Tuesday, April 10, 2012

Eiger Dreams

When Eiger Dreams was on sale for my kindle, I grabbed it. (Incidentally, my husband said, "Don't we already have that book?" after I finished it. We did. I just wanted to read it on my kindle since I was going to read it in bed after he turned his light off.) I've loved Krakauer's other books: Under the Banner of Heaven, Into the Wild, Three Cups of Deceit, and Where Men Win Glory. I have not read Into Thin Air yet.

Eiger Dreams is a number of articles that Krakauer wrote, primarily for Outside and Smithsonian magazines, in the 1980s. The stories felt a little dated, especially one where Krakauer mentioned the upcoming 1989 mountaineering season. The subject matter doesn't necessarily need to be brand new, but it seemed distracting to read about what might happen in 1989, 23 years ago.

I've become more active lately, mostly in terms of running, but in general being outdoors. I consider myself reasonably willing to hike and rock climb. Eiger Dreams was about crazy stuff I would never do: climbing K2 for example. One year on K2, approximately one person died on the mountain for each five who reached the top. Krakauer told the story of that year and how the people died. It was horrible material, but so interesting. I can't imagine the frame of mind people are in when they decide to do such risky activities.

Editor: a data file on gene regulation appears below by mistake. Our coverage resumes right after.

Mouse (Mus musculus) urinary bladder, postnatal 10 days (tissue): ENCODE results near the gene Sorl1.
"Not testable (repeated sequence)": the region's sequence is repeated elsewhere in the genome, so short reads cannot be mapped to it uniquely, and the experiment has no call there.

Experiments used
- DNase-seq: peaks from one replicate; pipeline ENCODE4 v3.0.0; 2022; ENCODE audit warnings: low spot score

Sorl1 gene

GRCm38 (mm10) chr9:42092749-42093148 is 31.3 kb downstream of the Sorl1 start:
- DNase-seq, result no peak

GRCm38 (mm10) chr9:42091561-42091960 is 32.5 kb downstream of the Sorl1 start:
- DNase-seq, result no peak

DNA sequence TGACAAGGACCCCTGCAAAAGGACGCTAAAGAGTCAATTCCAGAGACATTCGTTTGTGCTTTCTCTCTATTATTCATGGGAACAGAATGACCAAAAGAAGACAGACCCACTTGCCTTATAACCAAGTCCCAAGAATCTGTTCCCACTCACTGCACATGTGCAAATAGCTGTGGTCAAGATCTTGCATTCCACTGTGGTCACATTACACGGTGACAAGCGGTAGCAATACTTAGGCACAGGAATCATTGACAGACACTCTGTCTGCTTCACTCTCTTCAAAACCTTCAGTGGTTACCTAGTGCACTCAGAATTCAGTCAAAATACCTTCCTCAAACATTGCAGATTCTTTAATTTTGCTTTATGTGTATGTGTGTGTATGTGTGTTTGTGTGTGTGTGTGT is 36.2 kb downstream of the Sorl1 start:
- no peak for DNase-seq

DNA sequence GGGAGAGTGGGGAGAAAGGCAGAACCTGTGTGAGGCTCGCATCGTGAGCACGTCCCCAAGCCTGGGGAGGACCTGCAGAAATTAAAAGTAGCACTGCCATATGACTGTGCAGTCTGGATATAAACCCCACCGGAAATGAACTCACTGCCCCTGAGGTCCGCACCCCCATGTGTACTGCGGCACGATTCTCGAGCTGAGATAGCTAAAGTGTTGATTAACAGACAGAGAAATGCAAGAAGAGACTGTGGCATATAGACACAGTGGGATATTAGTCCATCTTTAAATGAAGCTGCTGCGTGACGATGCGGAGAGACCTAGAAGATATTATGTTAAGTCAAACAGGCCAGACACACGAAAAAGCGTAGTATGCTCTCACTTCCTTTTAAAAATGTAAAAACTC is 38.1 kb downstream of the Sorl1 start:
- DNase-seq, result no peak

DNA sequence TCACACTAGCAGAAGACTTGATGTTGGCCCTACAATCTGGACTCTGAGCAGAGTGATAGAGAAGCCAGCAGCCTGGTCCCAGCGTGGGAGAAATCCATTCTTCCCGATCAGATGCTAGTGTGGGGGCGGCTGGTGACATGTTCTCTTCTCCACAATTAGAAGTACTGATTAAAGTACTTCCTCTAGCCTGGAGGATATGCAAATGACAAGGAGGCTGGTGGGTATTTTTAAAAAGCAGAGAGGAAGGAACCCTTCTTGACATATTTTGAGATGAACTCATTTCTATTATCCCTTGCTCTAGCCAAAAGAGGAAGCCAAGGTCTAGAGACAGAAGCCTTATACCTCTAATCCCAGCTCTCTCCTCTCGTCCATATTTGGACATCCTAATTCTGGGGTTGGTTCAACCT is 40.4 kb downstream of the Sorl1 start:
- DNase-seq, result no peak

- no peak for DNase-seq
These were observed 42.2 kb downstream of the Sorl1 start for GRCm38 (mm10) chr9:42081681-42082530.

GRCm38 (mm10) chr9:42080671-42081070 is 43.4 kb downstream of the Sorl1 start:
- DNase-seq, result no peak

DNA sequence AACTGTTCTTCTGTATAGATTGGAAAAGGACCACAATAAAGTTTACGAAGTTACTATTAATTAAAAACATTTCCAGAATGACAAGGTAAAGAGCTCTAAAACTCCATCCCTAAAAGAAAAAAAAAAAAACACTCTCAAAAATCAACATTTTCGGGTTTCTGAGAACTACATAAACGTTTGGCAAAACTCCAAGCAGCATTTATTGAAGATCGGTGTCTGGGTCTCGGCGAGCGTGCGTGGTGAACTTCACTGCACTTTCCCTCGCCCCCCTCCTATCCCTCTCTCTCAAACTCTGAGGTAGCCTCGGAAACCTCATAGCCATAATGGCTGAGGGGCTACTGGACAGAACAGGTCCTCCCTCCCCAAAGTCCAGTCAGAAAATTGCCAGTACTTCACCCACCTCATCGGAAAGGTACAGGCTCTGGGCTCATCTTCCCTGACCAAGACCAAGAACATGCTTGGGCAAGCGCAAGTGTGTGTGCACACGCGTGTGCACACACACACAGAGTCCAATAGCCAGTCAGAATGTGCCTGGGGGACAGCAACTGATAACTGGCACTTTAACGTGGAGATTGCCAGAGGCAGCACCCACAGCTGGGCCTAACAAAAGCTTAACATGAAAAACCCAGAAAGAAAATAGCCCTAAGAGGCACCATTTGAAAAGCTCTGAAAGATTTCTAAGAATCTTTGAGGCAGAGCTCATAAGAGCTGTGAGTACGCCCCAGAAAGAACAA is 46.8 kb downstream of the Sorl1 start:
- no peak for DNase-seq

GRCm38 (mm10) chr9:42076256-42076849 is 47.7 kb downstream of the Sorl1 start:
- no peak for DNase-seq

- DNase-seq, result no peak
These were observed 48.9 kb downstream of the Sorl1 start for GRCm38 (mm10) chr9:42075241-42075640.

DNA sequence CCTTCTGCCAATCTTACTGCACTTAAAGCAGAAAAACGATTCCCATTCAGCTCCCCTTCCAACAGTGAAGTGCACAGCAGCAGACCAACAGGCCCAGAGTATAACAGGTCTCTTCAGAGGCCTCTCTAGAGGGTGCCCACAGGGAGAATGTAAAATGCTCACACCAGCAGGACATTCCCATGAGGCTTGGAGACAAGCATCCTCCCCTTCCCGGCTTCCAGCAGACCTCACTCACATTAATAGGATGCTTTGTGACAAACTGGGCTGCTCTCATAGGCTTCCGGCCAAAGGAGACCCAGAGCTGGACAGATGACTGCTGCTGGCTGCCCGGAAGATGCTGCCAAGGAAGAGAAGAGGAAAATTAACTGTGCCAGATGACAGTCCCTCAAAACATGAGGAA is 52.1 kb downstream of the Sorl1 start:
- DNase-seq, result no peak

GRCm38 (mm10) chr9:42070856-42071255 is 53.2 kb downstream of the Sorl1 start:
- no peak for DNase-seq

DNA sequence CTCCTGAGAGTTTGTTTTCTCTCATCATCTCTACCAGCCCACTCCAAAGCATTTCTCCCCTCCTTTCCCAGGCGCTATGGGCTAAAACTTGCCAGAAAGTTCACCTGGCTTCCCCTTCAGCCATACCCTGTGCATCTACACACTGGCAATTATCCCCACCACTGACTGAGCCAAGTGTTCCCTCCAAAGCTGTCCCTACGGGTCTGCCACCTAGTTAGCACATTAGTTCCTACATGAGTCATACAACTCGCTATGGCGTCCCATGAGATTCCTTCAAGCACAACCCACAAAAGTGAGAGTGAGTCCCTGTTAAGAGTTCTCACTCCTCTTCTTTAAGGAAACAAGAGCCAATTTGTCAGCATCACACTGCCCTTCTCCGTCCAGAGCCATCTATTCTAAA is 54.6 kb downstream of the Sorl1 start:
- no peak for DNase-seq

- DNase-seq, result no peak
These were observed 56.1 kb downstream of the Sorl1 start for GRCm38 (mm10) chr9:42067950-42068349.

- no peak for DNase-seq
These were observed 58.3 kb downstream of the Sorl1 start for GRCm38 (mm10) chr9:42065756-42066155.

The articles covered different topics. There's one on calculating mountain height and the thought that Mount Everest might not be the tallest mountain the world. While really interesting, this one felt dated when you think about today's GPS system. Another that I really enjoyed was about Alaskan bush pilots. Those guys do some amazing flying.

One of the stories profiled a mountain climber who grew up in the south, but moved to the west. His comment about that move felt dead-on to my similar move: "I grew up the Deep South, where you're surrounded by thick, soft trees, and it's hard to see the sky barbecue of the humidity. the landscape, by and large is flat. Nature doesn't confront you there. It was a tremendous transition for me to come out West for the first time. I was overwhelmed by the rocks, by the scale, by the wide-open space."The first time I came to Wyoming, my dad and I drove. In western Nebraska I-76 branches southwest toward Denver while I-80 continues west into Wyoming. At this point the sky opens up and you feel like you can see forever.

There's some great stuff in Eiger Dreams.

1 comment:

  1. Thanks for recommending; I've read Into Thin Air - quite enjoyed it. Will check the library for this one.